1. Most people drink milk contrary to common Western belief. OK cheese and butter are definitely hard to find, but yoghurt sales are definitely a growth area. Expect to see plenty of imports from Europe and New Zealand. It seems that many prefer to have foreign milk and are wary of some local suppliers.
2. If coffee is found in hotel rooms it’s instant with premixed dried milk and sugar; normally from that rogue company known for selling formula milk powder for babies to people who can’t afford it and who don’t have a clean water supply!
3. There is a huge variety of green vegs that you’ve never seen before!
4. OK we know that there are many unexpected meat dishes in China but you won’t be served them everyday! Relax! And there’s a ton of really delicious cuts from ‘normal’ sources. Pig’s trotters may sound off-putting but really they’re very delicious, as are crispy chicken feet!
5. Fresh water crayfish are very common but have very tough skins and contain far less meat than shrimp/prawns. But in Changsha they’re cooked with chilli and garlic and are so delicious. And often seafood can be picked out live at your favourite restaurant.
6. I’m still struggling to open sunflower seeds after nearly 3 years of training! I’m sure I expend more energy getting the things out than I get back from the contents! While we’re on the subject of nuts you’ll need to learn to pick up peanuts one at a time with chopsticks (less than one year)!
OK, too much information, I know!
7. Lotus Flower roots are delicious. Tasty and crunchy even when cooked.
8. Spicy lamb kebabs from street vendors are v tasty. Often these street vendors may be Muslim.
9. So far I much prefer the spicy food in Hunan than dishes found in Beijing, Shanghai or Guangdong, and especially love my wife’s freshwater fish done with chilli and ginger.
10. In the shops/markets expect customers to be handling/choosing raw meat with their bare hands.
Image: use your imagination!
OK, I lied. There are more than 10! Another surprise – I love my food!
11. Baozi 包子(steamed white rolls stuffed with meat) Delicious. The price and taste vary from one outlet to another. The length of the queue outside is a good rule of thumb!
12. Chou DoFu 臭豆腐 (stinky tofu). It’s not really stinky at all but comes dripping in a thin spicy sauce. I’m just drooling at the thought (but it’s not everyone’s favourite)! I have a choice outlet near to us but I’ve been told the best in Changsha are just outside the IDMall in the centre of town (incidentally, where the ice skating rink is) but I haven’t had an opportunity to try theirs yet. There’s also reputed to be the best hamburger joint there too. While on the subject of tofu, you’ve NEVER seen so many varieties available under one roof. Back in England you’d be lucky to find a single type at your local deli.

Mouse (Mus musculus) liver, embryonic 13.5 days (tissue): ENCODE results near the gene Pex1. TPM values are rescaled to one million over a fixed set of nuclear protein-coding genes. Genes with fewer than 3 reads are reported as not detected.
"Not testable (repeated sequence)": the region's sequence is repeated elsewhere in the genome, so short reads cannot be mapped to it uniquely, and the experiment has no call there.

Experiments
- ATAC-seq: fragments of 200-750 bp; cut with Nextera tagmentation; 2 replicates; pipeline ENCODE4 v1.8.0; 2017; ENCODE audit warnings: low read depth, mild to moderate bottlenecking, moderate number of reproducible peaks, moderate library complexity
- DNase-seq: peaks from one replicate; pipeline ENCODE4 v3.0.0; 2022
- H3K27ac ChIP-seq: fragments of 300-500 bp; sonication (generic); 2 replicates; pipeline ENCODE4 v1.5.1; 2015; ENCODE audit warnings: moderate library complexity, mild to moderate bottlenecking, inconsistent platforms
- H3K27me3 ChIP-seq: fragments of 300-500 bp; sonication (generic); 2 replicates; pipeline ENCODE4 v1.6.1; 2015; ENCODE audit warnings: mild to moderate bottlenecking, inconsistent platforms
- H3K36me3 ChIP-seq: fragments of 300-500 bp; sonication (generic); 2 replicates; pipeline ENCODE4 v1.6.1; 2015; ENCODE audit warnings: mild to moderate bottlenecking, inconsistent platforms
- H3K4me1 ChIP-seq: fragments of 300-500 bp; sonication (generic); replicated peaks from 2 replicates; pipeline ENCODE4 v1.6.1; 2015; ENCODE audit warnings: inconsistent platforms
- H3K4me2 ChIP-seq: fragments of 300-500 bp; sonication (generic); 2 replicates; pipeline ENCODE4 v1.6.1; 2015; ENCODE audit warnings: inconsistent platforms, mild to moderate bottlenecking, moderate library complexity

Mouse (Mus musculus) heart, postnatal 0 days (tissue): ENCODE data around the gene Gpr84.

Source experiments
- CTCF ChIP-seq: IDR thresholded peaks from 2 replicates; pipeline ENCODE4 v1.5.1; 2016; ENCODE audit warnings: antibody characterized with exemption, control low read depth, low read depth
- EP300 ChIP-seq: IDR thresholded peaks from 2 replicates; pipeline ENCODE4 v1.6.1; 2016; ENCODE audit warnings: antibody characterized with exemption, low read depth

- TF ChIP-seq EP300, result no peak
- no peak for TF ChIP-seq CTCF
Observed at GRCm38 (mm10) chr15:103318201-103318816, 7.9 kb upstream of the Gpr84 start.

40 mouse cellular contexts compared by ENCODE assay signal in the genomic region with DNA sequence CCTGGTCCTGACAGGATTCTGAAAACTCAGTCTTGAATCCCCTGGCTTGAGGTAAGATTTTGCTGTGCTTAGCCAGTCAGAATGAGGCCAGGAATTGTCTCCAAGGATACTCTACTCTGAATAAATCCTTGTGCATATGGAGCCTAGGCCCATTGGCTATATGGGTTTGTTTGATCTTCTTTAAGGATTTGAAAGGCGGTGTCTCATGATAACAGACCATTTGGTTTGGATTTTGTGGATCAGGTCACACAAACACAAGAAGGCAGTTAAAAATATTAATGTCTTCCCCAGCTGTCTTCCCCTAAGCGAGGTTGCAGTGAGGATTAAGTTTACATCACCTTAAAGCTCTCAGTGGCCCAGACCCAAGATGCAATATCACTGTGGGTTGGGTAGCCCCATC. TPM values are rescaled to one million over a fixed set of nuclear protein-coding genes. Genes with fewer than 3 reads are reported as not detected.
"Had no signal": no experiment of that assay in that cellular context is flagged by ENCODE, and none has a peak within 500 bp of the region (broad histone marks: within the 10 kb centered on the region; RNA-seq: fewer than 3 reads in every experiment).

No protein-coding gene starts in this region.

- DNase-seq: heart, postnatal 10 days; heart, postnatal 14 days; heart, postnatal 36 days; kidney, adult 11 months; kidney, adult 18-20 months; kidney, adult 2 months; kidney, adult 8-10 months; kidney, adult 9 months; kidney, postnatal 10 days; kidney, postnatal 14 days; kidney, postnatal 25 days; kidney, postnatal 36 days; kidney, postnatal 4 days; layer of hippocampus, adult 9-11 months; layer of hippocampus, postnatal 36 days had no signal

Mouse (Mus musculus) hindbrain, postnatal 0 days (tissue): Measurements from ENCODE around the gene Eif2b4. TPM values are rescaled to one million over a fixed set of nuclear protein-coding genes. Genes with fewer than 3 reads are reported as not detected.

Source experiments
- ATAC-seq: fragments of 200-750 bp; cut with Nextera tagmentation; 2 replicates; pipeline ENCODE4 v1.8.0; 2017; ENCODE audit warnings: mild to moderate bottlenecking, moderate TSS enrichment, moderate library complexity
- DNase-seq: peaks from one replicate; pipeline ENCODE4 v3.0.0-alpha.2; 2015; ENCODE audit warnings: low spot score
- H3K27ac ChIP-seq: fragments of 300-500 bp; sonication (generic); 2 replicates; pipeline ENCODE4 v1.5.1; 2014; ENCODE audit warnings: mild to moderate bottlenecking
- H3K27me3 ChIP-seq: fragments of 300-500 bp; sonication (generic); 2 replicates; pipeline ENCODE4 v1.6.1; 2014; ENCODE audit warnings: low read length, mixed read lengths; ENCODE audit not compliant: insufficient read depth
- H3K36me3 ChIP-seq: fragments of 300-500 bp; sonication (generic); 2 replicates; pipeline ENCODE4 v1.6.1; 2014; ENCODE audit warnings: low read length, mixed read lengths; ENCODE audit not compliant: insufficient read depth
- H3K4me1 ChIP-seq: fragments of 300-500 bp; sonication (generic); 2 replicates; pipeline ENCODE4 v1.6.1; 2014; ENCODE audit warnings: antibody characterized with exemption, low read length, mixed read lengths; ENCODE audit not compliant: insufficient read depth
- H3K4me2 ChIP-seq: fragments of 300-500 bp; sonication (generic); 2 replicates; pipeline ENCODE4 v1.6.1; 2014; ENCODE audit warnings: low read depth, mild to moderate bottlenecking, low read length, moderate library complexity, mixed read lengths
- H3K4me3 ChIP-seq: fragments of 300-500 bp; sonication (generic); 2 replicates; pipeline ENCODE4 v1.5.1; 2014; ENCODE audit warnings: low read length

13. Jiaozi 饺子 (Chinese dumplings). You’ll find that there are lots of varieties from meat to mushroom. You need to find your favourite café; they vary quite a bit. One of my favourite places you can get 20 (enough for a full meal) for £1.20. I’m still waiting for a Chinese take away in Glasgow to come up with Haggis dumplings! Yum.
14. The Chinese don’t like sweet things, right? OK, then why are there huge sweet sections in every supermarket in addition to the chocolate shelves by the cash till?
Well… they might not eat deserts at the end of a meal – but occasionally will have slices of water melon. In fact if you eat at someone’s home you’ll more than likely have fruit (and those dreaded nuts already mentioned) BEFORE the meal. But at other secret times they’ll be eating those sweet things – and I can tell you some of them are SOOOO sweet; much more than a westerner might be familiar with!
And they are quite partial to sponge cake! In all shapes and sizes. We have a small local bakery that does some superb ones and one of the people servicing speaks remarkably good English – pretty unusual in Changsha. And for birthdays they’ll come up with a sponge gateaux and cream; loads of cream; death by cream!